By Lauren Christopher, Director, Division of Energy Assistance, Office of Community Services According to the Centers for Disease Control and Prevention (CDC), extreme heat events are a leading cause of extreme weather-related deaths in the United States and the number is rising. Based on data files from the National Vital Statistics System, from 1999 to 2010, a total of 7,415 people died due to exposure to excessive natural heat, an average of about 618 deaths a year. Heat-related deaths and illness mostly are preventable. The Administration for Children and Families is one of the many Federal agencies working to help communities prepare for high temperatures this summer. While anyone can develop heat stress, which can cause a person to not cool down properly, the populations that are at a heightened risk may also be eligible for Low Income Home Energy Assistance Program (LIHEAP) assistance. LIHEAP is a $3.6 billion program administered by states, territories and tribal governments. Many states partner with a network of local community-based organizations to provide assistance directly to households. A number of communities may be using LIHEAP as a powerful tool to ease extreme heat-related health risks during the summer months by offering heat related services as well as assistance with electric bill payment and energy-related home repairs. Heat related services may include Cooling centers with air conditioners. Provision of fans and air conditioners. Providing critical information about emergency resources and guidance. To locate the energy assistance office in your area, please call the National Energy Assistance Referral line toll-free phone number at 1-866-674-6327 or email energy@ncat.org. You can also contact your State and Territory grantee or Tribal grantee for information on the LIHEAP assistance that may be available. As another resource, see the LIHEAP Resource Guide on Indoor Health and Safety which provides additional information and resources to help you stay cool. Fear of high cooling bills may force people to raise the thermostat on the energy system in their homes in order to save money. But higher indoor temperatures may lead to unsafe conditions and extreme heat. Closing window blinds reduces the amount of sun entering the home, decreasing the indoor heat. Using the stove and oven less, and cooking in larger batches to prepare meals to cover a few days are other tactics of keeping homes cooler in the summer. The strongest protective factor against heat-related illness is air conditioning, with exposure to air conditioning for even a few hours a day reduces associated illness risks. Electric fans may provide comfort, but when the temperature is in the high 90s or greater, fans will not prevent heat-related illness. Better ways to cool off are to take a cool shower or bath or to move to an air-conditioned place such as a shopping center, library, or other designated cooling center. Beyond indoor cooling, remember to stay hydrated by sipping water throughout the day, check routinely on the elderly and other homebound individuals, and NEVER leave anyone in a closed, parked vehicle. Remember, cracking the windows will not be enough to prevent heat stroke for a person or pet left in a car. For information on heat-related illnesses and treatment, please visit the CDC Extreme Heat website.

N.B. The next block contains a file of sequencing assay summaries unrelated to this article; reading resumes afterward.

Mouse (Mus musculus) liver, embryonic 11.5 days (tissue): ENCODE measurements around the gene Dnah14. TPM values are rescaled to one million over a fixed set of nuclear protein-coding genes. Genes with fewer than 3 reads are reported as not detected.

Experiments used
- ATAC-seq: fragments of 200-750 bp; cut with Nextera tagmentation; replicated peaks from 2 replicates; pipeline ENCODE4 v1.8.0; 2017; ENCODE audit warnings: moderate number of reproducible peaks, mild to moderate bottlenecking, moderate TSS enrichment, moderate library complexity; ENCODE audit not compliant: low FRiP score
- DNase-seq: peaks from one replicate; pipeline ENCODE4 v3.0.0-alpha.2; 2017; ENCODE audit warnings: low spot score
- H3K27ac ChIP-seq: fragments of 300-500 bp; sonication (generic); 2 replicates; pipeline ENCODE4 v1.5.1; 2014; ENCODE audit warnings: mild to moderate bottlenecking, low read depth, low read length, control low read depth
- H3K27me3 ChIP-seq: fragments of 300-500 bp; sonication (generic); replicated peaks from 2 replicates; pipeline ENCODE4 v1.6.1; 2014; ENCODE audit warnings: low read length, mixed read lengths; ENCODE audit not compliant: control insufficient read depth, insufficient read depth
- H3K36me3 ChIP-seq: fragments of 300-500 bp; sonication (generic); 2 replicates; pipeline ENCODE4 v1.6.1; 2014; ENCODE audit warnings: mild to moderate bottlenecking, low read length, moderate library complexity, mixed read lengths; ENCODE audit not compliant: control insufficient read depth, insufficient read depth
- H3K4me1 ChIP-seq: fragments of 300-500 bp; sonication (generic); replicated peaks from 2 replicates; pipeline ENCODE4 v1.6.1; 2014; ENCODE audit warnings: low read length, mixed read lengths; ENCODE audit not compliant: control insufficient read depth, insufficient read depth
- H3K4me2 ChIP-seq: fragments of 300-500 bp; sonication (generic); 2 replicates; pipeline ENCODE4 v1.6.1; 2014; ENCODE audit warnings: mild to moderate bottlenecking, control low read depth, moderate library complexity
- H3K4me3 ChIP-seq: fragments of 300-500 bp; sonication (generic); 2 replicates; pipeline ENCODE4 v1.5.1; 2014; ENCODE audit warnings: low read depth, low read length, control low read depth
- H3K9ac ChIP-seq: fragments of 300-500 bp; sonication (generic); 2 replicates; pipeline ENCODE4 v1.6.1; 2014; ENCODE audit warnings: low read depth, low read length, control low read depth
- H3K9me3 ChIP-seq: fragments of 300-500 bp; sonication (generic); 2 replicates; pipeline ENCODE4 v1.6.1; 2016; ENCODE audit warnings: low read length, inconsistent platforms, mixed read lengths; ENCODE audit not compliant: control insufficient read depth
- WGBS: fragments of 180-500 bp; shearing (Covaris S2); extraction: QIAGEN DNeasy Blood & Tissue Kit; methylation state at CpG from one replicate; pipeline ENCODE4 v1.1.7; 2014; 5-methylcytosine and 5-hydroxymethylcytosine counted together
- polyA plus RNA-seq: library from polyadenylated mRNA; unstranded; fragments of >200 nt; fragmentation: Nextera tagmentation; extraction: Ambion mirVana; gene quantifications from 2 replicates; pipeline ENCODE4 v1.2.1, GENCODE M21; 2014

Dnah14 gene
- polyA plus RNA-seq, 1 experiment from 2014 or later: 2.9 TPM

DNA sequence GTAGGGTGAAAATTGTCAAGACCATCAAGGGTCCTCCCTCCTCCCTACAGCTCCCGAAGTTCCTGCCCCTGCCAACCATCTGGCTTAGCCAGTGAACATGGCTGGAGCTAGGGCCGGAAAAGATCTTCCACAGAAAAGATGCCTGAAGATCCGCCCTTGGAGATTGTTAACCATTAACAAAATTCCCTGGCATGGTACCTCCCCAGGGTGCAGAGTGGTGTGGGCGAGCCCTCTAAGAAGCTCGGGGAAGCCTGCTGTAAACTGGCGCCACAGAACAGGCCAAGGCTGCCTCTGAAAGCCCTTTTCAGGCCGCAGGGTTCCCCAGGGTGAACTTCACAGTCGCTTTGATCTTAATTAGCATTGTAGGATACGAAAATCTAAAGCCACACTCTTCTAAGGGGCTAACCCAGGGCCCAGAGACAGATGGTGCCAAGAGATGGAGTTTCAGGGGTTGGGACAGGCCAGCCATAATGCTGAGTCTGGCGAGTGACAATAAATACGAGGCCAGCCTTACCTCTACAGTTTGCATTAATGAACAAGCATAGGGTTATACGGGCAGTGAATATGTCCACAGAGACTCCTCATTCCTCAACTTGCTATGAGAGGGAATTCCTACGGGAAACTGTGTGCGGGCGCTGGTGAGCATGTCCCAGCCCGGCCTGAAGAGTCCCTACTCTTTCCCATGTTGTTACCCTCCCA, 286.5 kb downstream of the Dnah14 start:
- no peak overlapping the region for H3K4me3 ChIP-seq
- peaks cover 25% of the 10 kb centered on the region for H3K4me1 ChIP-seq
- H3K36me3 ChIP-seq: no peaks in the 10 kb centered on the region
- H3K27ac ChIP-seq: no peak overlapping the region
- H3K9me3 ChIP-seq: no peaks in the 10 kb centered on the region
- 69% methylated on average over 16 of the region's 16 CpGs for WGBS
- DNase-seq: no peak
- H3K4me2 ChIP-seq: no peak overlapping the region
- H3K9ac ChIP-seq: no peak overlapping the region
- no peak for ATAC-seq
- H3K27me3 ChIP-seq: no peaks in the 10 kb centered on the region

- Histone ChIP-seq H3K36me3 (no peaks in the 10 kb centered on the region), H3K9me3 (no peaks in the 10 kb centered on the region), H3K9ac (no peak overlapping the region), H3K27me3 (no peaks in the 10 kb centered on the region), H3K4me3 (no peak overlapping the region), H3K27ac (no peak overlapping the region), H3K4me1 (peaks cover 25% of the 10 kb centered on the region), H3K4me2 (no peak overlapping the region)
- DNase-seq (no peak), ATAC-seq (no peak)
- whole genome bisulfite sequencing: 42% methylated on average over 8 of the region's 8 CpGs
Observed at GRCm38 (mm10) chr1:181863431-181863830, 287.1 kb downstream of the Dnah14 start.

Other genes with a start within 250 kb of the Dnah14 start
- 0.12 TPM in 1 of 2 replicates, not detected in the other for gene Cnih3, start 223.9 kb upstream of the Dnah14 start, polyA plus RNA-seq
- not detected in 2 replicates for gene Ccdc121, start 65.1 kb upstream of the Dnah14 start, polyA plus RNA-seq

• LIHEAP DCL Extreme Heat Week Resources

    Published: May 24, 2016
    Extreme Heat Week Resources May 23-27th.
  • LIHEAP AT 2016-4 Performance Data Form FY 2015

    Published: April 6, 2016
    LIHEAP Action Transmittal on 2015 Performance Data Form.
  • LIHEAP AT 2016-5 Revised Reporting Instructions for the Household Report FY 2015

    Published: April 6, 2016
    LIHEAP Revised Instructions for FY 2015 Household Report.

Page: